COLUMBUS, Ohio — WTOL and its sister stations in Cleveland and Columbus filed a lawsuit late Tuesday afternoon in the Ohio Supreme Court against Cedar Fair, the parent company of Cedar Point, demanding the park turn over its sexual assault reports from the last five years.
In the spring, 11 Investigates discovered that there have been 27 sexual assault reports filed in the past five years related to Cedar Point employee dorms. A 28th report was taken by the Sandusky Police Department in late spring.
SPD turned over its reports on the incidents after WTOL 11 filed public record requests.
In March, a similar request was made to Cedar Point Police Chief Ronald Gilson. He said the request would be given to the park’s lawyers. No additional response has been received from Gilson or the park related to those records.
For years, Cedar Point has argued that its department is a private force and not subject to public records law. But, its officers go through police academy training, carry a gun, have arrest power and are sworn in by the Sandusky city manager.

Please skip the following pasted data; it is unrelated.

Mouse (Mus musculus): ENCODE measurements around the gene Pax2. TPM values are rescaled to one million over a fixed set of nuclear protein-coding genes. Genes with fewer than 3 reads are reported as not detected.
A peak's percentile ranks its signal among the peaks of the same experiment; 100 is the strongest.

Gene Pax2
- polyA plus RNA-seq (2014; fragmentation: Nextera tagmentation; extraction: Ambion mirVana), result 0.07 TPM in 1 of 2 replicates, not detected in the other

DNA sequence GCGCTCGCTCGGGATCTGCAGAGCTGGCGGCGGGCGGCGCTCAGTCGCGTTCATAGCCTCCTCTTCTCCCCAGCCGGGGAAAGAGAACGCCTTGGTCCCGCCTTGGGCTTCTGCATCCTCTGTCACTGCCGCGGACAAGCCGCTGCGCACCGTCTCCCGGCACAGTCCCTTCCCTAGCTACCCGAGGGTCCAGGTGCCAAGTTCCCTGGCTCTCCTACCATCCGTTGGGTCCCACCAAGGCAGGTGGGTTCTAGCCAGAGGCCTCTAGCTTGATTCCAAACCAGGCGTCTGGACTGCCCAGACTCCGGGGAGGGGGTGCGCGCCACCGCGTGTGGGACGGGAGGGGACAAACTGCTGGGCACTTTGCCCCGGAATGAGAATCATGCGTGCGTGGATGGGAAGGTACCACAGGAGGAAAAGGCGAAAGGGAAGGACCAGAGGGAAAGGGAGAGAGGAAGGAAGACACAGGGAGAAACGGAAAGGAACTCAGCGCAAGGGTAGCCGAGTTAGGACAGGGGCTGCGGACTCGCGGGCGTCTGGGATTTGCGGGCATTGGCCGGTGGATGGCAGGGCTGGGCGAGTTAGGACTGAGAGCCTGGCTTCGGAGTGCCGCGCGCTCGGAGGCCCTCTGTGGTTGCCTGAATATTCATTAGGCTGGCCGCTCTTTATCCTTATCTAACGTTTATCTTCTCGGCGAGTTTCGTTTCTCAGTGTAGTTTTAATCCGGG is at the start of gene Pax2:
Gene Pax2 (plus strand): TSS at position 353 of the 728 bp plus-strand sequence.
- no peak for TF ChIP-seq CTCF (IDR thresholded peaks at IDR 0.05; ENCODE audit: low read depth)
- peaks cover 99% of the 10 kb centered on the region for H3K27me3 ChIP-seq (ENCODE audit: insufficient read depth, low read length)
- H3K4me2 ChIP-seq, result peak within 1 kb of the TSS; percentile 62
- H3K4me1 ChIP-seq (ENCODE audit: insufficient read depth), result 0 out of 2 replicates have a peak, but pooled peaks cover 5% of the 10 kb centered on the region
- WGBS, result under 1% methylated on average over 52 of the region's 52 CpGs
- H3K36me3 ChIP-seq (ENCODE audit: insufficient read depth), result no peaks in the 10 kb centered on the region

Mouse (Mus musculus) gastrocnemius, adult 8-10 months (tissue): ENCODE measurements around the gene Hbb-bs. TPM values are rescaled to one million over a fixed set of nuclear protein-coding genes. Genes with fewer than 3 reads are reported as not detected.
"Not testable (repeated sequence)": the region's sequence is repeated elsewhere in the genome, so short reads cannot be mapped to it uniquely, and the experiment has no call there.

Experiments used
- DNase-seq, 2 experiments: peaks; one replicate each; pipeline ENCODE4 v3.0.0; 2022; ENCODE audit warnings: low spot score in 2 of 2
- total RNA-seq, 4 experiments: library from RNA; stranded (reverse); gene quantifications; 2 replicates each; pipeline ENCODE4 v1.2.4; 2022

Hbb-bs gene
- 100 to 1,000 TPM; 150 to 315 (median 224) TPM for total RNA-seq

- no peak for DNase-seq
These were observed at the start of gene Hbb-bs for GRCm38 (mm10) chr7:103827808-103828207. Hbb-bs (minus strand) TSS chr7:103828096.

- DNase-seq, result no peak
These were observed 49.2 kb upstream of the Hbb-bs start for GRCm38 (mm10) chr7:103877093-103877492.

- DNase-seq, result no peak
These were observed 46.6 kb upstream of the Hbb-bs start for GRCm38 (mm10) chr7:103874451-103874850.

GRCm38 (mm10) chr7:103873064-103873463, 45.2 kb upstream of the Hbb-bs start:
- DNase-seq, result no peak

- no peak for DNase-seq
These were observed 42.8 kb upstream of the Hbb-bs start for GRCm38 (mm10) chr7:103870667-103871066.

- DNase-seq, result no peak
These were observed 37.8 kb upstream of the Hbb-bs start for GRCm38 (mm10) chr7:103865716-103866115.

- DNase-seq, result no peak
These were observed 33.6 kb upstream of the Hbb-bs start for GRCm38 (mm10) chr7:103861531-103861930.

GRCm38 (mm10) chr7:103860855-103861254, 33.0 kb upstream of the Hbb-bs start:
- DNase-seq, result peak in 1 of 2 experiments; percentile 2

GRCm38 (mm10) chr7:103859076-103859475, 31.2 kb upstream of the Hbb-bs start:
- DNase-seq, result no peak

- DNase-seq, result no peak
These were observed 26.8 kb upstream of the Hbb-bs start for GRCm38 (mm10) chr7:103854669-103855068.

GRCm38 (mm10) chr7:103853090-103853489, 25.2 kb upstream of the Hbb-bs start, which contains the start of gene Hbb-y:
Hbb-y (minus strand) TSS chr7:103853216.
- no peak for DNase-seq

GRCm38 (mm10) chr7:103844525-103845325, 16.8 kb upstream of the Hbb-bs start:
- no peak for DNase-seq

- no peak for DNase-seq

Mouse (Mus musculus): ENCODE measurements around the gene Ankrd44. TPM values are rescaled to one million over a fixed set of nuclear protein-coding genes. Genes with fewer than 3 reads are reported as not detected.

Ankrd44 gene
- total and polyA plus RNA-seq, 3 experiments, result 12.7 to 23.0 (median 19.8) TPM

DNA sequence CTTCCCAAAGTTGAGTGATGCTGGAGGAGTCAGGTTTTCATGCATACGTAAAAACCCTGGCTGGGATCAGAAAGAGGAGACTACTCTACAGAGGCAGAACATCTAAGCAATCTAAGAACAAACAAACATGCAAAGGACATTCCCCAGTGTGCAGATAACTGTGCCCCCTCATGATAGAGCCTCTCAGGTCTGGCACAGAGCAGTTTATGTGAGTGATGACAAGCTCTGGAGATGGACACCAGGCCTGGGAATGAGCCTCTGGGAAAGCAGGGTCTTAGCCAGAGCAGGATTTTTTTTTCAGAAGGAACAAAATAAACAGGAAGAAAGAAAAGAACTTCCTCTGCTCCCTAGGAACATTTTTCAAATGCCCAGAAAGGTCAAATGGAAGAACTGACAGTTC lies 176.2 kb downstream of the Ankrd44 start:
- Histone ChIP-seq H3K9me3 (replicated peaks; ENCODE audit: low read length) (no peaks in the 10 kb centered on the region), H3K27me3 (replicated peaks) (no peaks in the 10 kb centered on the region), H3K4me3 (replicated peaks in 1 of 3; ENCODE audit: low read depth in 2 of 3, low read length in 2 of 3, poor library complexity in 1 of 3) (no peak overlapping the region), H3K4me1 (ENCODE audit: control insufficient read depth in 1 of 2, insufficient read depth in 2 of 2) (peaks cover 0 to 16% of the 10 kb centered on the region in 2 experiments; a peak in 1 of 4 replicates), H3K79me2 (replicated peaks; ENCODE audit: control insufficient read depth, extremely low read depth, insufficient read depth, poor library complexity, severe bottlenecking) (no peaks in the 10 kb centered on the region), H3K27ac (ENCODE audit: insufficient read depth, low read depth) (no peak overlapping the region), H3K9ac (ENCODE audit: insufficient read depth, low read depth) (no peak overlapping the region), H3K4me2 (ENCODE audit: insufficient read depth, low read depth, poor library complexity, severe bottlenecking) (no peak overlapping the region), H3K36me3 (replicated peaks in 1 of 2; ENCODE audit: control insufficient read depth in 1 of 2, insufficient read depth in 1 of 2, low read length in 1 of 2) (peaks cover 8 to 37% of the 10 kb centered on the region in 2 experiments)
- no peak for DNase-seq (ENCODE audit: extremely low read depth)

WTOL 11, WKYC and WBNS obtained a roster of current and former Cedar Point officers from the Ohio Attorney General’s Office. Former officers were reached by phone and several stated they believed they were operating as police officers, not security guards. Two former officers said Cedar Point was a good starting job for police officers before going on to larger departments.
Following WTOL 11's three-night investigation in early May, Sandusky stripped policing power from the Cedar Point Police Department on June 24. The Sandusky Police Department will assume all policing duties on park property once the transition is finalized next year.
Although future incidents will clearly fall under public records law, WTOL and its partners filed the lawsuit in an attempt to get any sexual assault records the park may have from the previous five years.
In an April interview, Sandusky Police Chief Jared Oliver said Cedar Point had previously agreed to call Sandusky for all felony-level incidents and that he could not guarantee his department was called in all cases. In Ohio, sexual imposition is a misdemeanor.
A request for comment was sent to Cedar Point spokesman Tony Clark, but he had not responded as of Tuesday evening.